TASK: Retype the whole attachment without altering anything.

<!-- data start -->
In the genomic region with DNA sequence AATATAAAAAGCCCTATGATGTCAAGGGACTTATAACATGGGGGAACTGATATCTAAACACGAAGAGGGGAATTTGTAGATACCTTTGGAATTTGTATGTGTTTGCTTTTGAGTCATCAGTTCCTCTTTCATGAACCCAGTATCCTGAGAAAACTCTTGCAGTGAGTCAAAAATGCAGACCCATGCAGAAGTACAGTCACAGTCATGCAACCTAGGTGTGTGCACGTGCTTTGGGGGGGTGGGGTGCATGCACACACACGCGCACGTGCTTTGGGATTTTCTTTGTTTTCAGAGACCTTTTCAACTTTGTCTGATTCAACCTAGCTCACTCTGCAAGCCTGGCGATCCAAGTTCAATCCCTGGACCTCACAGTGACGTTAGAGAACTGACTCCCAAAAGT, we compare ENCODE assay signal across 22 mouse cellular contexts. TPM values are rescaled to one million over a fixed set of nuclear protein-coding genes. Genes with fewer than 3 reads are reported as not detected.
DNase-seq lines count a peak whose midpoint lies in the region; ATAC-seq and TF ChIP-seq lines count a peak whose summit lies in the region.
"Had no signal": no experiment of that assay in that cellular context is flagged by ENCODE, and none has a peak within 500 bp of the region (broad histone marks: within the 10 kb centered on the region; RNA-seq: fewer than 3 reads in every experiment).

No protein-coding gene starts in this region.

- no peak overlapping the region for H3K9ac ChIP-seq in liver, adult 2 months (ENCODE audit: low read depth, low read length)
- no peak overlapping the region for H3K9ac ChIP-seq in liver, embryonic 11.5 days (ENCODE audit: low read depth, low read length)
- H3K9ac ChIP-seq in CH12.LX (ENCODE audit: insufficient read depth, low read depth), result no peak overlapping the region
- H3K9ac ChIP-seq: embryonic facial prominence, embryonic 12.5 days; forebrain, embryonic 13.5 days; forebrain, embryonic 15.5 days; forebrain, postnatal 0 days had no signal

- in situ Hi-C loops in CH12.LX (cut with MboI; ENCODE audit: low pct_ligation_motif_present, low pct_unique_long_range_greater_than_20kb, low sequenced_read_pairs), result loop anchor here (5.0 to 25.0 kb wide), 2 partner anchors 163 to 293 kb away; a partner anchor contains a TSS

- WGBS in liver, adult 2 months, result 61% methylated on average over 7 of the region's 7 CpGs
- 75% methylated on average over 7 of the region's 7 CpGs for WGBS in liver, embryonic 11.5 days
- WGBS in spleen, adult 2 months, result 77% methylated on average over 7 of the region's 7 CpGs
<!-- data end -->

In the genomic region with DNA sequence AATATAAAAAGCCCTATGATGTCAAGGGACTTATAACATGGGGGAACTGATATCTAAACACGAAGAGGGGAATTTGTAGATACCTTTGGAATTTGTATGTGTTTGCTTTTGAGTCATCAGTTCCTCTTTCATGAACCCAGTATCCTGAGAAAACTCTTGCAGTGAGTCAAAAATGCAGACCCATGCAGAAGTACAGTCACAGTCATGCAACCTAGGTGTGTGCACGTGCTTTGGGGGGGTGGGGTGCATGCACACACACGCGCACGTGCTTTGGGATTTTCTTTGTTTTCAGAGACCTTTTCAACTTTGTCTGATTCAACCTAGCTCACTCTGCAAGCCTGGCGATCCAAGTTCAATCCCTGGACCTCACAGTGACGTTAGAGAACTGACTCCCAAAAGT, we compare ENCODE assay signal across 22 mouse cellular contexts. TPM values are rescaled to one million over a fixed set of nuclear protein-coding genes. Genes with fewer than 3 reads are reported as not detected.
DNase-seq lines count a peak whose midpoint lies in the region; ATAC-seq and TF ChIP-seq lines count a peak whose summit lies in the region.
"Had no signal": no experiment of that assay in that cellular context is flagged by ENCODE, and none has a peak within 500 bp of the region (broad histone marks: within the 10 kb centered on the region; RNA-seq: fewer than 3 reads in every experiment).

No protein-coding gene starts in this region.

- no peak overlapping the region for H3K9ac ChIP-seq in liver, adult 2 months (ENCODE audit: low read depth, low read length)
- no peak overlapping the region for H3K9ac ChIP-seq in liver, embryonic 11.5 days (ENCODE audit: low read depth, low read length)
- H3K9ac ChIP-seq in CH12.LX (ENCODE audit: insufficient read depth, low read depth), result no peak overlapping the region
- H3K9ac ChIP-seq: embryonic facial prominence, embryonic 12.5 days; forebrain, embryonic 13.5 days; forebrain, embryonic 15.5 days; forebrain, postnatal 0 days had no signal

- in situ Hi-C loops in CH12.LX (cut with MboI; ENCODE audit: low pct_ligation_motif_present, low pct_unique_long_range_greater_than_20kb, low sequenced_read_pairs), result loop anchor here (5.0 to 25.0 kb wide), 2 partner anchors 163 to 293 kb away; a partner anchor contains a TSS

- WGBS in liver, adult 2 months, result 61% methylated on average over 7 of the region's 7 CpGs
- 75% methylated on average over 7 of the region's 7 CpGs for WGBS in liver, embryonic 11.5 days
- WGBS in spleen, adult 2 months, result 77% methylated on average over 7 of the region's 7 CpGs